Today’s companies are fast-paced and require constant change. Many times, it’s easy to feel like you’re “near death” as surprises from coworkers, supervisors, customers, and others come at you fast and furious. But like Indy 500 drivers, knowing how to keep your cool in a crisis by developing and flexing a strong EQ or emotional quotient, can help you survive to drive another day. High-quality team development exercises can help.
How Your Emotions Function as a Safety Catch
A good Indy 500 driver knows his own skills and abilities, both strengths and weaknesses. And he also knows his own car; he’s comfortable in it, and can tell right away when something is ‘off’. As much as any helmet, seatbelt or fresh tires, that keen self-awareness is a critical safety feature in the sport of racing. In that same way, emotions in the workplace are also a key internal safety feature.
When employees have a well-developed sense of emotional awareness, they master their emotional quotient or EQ. They are stable, trustworthy, confident, flexible, optimistic, and committed. With others, they communicate well, manage conflict, collaborate and cooperate, and exhibit strong leadership skills.
There are two components to EQ, inward-facing, and outward-facing. Inwardly, people with high EQ are self-aware (recognizing an emotion they’re feeling), self-managed (is this an appropriate emotion for this situation?), and self-motivated (this emotion can be set aside so that a goal can be accomplished). Outwardly, these people have a strong sense of empathy and are adept at managing social situations. They’re “people” people and have good interpersonal relationships with others.
Leverage EQ for Success
A good Indy 500 driver knows the track. He’s scoped out the layout, orientation, and structure. In that same way, a person with high EQ has the skills necessary to “read the track” of others. Important skills include the ability to recognize emotions present in yourself and others. These people have the words and concepts to identify these emotions, assess them, master them, and express them capable. This goes hand-in-hand with the ability to pick up on others’ emotions and respond to them appropriately.
This kind of understanding allows someone to leverage emotions for success. The ability to do things like empathize, negotiate, and communicate with others paves the way to influence, lead, and reason with others so that a common goal may be achieved. While one might think someone’s either born with high EQ or not, highly effective training and team building activities can certainly develop it.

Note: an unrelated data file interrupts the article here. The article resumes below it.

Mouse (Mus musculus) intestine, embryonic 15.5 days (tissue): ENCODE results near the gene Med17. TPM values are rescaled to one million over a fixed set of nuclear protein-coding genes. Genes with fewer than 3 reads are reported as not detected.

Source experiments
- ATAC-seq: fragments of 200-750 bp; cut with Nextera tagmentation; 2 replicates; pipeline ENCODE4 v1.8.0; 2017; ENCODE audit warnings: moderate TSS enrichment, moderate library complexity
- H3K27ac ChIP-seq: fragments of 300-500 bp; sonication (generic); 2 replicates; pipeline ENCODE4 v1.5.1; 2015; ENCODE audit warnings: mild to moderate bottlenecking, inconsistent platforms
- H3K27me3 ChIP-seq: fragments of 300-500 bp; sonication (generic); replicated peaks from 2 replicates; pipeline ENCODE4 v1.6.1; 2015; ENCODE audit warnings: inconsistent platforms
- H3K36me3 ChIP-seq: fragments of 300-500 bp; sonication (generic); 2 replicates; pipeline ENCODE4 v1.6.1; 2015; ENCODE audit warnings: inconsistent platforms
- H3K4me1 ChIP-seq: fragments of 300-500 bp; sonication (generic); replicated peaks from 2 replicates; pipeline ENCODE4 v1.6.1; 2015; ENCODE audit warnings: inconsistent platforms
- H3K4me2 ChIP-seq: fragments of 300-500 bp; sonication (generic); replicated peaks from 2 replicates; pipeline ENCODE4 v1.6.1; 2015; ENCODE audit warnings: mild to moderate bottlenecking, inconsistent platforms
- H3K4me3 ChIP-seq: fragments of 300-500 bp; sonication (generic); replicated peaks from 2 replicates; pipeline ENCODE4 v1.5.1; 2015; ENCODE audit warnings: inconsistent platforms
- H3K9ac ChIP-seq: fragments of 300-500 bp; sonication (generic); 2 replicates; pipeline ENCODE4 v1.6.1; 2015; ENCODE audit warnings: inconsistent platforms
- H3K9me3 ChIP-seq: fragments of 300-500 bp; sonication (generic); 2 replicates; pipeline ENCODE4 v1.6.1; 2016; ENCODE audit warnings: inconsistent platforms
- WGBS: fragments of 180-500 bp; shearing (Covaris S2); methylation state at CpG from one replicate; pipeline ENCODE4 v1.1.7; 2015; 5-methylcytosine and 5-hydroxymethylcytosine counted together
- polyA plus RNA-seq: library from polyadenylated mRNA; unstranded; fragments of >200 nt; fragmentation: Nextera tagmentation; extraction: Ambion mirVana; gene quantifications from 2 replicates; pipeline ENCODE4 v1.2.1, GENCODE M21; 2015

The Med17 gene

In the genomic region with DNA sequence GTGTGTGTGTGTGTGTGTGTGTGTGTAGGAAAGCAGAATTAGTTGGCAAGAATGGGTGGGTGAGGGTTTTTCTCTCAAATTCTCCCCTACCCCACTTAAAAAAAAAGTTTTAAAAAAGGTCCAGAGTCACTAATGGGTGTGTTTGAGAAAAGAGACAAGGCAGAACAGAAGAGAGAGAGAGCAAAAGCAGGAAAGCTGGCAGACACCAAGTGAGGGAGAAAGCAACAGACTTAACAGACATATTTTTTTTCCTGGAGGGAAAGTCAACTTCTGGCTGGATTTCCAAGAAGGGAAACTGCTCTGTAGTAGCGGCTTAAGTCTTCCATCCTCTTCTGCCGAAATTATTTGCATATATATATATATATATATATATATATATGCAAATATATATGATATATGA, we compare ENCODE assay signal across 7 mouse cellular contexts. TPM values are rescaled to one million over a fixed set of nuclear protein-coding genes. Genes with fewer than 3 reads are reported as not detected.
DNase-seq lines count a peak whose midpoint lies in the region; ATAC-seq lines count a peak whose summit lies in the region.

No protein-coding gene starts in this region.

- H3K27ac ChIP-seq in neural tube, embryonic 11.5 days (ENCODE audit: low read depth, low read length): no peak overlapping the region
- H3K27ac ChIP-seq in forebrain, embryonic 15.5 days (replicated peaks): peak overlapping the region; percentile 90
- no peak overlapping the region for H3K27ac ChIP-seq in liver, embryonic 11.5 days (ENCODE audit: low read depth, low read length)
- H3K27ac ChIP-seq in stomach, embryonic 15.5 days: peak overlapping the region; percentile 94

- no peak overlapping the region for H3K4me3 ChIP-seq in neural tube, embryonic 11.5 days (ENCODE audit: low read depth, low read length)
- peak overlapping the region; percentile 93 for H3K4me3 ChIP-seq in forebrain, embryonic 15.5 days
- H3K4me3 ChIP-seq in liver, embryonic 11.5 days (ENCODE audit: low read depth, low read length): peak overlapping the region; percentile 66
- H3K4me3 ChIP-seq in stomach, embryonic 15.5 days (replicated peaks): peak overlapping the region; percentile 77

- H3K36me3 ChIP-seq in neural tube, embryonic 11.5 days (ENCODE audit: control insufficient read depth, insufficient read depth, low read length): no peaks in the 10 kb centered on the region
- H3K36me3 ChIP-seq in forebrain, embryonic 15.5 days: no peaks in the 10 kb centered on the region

Identify Emotional ‘Warning Signs’ Through Team Building Exercises
A good indy 500 driver can respond to road conditions quickly. Good reflexes and training allow for rapid adaptability even before the striped flag is waved to alert drivers. But do you know the emotional warning signs to look for in the workplace? They vary from person to person. Learning what they are can keep you from spinning off the track – either getting wrapped up in someone else’s wreck or caught in one of your own.
Stress has a lot of physical and psychological effects, and it’s a significant warning, perhaps the most common. Along similar lines, holding onto emotions after an event has passed, like holding a grudge or repeatedly reminding others of mistakes, can be a problem, as can ‘not’ showing emotion; sometimes when you’re angry, it’s warranted and it’s appropriate to express it.
Additional qualities that may alert you to a problem is an inability to speak up when needed. The opposite may also be true – that someone is quick to speak up and then seeks validation of those statements or decisions.
People with low EQ may also find they’re not able to identify emotions with clarity. They recognize that their feelings are hurt but aren’t able to describe those feelings in greater detail, using words like embarrassed, ashamed, angry or inferior. Others are easily offended or have a tendency to blame others for their feelings, or complain regularly that no one else understands them.
Recognizing these emotional warning signs can prompt someone to take a step out of the situation to re-assess and re-group, managing intense emotions and getting an objective grasp on the underlying factors that are generating a certain emotion. For employees who need help improving EQ, specialized team building and training activities can provide the necessary tools and techniques.
Make It to the Finish Line
Like Indy 500 racecar drivers, people with a strong EQ have the skills and talent to go the distance. They adapt to sudden changes and the unexpected moves of others. EQ includes an inward and outward focus. Self-awareness, self-regulation, and self-motivation, coupled with empathy for others and strong social skills demonstrate this. In addition, having a bead on the warning signs that something is wrong can help avert disaster. Improving or fine-tuning those skills through team building exercises can strengthen teams, departments, and organizations, not just individuals.